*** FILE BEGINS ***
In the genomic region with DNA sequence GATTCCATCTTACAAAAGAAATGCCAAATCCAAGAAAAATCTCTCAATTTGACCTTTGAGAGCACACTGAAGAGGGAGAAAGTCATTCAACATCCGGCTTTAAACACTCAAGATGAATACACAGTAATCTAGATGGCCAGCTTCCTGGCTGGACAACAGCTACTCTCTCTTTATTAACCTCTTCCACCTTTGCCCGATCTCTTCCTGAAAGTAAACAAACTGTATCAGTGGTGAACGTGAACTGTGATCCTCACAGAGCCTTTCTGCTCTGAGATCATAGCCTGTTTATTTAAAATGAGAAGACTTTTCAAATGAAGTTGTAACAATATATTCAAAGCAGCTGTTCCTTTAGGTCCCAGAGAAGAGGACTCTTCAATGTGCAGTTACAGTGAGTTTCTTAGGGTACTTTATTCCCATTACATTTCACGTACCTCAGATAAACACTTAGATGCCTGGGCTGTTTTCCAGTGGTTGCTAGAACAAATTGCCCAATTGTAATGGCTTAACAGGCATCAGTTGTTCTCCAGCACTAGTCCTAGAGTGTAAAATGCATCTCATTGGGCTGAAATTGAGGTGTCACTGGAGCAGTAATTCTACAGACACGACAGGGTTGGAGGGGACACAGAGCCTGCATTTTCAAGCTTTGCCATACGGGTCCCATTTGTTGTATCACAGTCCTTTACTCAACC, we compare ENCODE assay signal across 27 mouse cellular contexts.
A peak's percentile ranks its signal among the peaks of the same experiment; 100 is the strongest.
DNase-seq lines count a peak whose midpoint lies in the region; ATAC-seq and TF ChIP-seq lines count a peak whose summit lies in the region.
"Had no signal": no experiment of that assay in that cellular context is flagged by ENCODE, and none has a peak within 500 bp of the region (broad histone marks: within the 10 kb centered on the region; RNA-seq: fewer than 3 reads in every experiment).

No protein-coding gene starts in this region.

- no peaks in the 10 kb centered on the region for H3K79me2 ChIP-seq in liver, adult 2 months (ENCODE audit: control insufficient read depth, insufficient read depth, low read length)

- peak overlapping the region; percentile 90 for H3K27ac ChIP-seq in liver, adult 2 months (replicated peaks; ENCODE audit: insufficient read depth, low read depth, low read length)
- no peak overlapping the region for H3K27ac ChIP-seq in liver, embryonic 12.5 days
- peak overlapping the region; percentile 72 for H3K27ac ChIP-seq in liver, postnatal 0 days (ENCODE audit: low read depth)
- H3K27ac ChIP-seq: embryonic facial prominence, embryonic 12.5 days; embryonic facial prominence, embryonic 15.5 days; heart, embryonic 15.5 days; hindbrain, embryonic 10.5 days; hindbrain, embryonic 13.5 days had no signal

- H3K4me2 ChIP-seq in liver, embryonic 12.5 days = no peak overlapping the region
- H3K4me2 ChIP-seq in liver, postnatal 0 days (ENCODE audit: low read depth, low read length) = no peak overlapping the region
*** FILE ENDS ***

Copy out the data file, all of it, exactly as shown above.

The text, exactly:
In the genomic region with DNA sequence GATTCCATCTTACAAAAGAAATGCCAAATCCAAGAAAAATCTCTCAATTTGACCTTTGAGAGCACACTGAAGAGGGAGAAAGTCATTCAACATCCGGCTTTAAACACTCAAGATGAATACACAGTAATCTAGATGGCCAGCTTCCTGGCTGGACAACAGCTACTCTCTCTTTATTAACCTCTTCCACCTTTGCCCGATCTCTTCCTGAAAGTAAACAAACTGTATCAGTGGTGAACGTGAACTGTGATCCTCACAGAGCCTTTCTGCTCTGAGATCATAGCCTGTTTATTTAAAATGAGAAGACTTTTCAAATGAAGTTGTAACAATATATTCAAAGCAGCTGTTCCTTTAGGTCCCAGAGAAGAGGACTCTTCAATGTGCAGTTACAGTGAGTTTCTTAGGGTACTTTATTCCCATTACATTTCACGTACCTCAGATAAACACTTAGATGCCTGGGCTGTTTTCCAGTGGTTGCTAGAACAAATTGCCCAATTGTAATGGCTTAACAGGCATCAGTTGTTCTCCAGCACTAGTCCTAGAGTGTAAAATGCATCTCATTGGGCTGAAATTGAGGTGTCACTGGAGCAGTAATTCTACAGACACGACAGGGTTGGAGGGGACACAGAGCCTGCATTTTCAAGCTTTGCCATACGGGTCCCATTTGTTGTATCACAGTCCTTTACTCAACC, we compare ENCODE assay signal across 27 mouse cellular contexts.
A peak's percentile ranks its signal among the peaks of the same experiment; 100 is the strongest.
DNase-seq lines count a peak whose midpoint lies in the region; ATAC-seq and TF ChIP-seq lines count a peak whose summit lies in the region.
"Had no signal": no experiment of that assay in that cellular context is flagged by ENCODE, and none has a peak within 500 bp of the region (broad histone marks: within the 10 kb centered on the region; RNA-seq: fewer than 3 reads in every experiment).

No protein-coding gene starts in this region.

- no peaks in the 10 kb centered on the region for H3K79me2 ChIP-seq in liver, adult 2 months (ENCODE audit: control insufficient read depth, insufficient read depth, low read length)

- peak overlapping the region; percentile 90 for H3K27ac ChIP-seq in liver, adult 2 months (replicated peaks; ENCODE audit: insufficient read depth, low read depth, low read length)
- no peak overlapping the region for H3K27ac ChIP-seq in liver, embryonic 12.5 days
- peak overlapping the region; percentile 72 for H3K27ac ChIP-seq in liver, postnatal 0 days (ENCODE audit: low read depth)
- H3K27ac ChIP-seq: embryonic facial prominence, embryonic 12.5 days; embryonic facial prominence, embryonic 15.5 days; heart, embryonic 15.5 days; hindbrain, embryonic 10.5 days; hindbrain, embryonic 13.5 days had no signal

- H3K4me2 ChIP-seq in liver, embryonic 12.5 days = no peak overlapping the region
- H3K4me2 ChIP-seq in liver, postnatal 0 days (ENCODE audit: low read depth, low read length) = no peak overlapping the region